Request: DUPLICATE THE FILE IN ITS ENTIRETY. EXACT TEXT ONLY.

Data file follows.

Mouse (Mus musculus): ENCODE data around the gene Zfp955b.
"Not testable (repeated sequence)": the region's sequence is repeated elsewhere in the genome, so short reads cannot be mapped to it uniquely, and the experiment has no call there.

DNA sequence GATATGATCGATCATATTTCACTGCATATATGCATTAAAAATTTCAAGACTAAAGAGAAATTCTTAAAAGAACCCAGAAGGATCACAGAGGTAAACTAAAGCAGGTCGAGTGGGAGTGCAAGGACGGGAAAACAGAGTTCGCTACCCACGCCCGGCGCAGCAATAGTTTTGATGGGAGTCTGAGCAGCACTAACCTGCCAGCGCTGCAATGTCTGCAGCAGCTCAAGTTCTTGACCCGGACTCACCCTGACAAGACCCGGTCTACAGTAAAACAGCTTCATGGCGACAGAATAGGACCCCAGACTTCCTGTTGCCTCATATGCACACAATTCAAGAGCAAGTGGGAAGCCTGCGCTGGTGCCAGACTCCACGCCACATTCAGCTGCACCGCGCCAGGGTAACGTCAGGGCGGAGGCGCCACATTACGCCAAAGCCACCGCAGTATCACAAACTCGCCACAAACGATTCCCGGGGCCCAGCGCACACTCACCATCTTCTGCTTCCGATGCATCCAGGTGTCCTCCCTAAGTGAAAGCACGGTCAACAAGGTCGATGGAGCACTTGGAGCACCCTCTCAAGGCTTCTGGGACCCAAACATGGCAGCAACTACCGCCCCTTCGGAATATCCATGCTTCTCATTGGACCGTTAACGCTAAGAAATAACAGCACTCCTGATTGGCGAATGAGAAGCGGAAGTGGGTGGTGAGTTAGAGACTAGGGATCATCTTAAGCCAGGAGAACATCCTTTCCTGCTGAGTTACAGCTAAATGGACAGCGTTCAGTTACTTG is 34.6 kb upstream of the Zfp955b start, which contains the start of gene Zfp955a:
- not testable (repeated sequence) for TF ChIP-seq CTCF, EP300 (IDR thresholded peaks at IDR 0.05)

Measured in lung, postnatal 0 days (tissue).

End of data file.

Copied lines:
Mouse (Mus musculus): ENCODE data around the gene Zfp955b.
"Not testable (repeated sequence)": the region's sequence is repeated elsewhere in the genome, so short reads cannot be mapped to it uniquely, and the experiment has no call there.

DNA sequence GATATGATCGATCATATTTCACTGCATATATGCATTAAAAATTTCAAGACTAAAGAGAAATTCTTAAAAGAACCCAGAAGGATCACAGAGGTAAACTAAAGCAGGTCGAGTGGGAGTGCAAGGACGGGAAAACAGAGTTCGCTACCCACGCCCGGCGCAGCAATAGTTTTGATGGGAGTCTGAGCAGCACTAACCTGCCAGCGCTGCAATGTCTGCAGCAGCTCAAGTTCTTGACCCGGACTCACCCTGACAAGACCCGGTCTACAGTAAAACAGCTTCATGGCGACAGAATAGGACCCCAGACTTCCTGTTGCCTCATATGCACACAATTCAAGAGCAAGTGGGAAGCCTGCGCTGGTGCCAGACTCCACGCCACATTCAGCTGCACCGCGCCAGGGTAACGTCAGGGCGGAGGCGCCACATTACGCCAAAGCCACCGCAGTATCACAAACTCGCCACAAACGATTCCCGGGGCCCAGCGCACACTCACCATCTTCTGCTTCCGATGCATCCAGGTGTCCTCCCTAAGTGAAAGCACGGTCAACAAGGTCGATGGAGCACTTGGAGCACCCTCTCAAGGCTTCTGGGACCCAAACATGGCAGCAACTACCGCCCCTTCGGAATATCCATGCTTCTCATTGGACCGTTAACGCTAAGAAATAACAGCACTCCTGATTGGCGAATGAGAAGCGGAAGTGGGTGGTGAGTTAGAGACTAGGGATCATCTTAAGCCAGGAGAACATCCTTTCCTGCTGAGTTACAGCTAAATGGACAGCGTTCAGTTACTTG is 34.6 kb upstream of the Zfp955b start, which contains the start of gene Zfp955a:
- not testable (repeated sequence) for TF ChIP-seq CTCF, EP300 (IDR thresholded peaks at IDR 0.05)

Measured in lung, postnatal 0 days (tissue).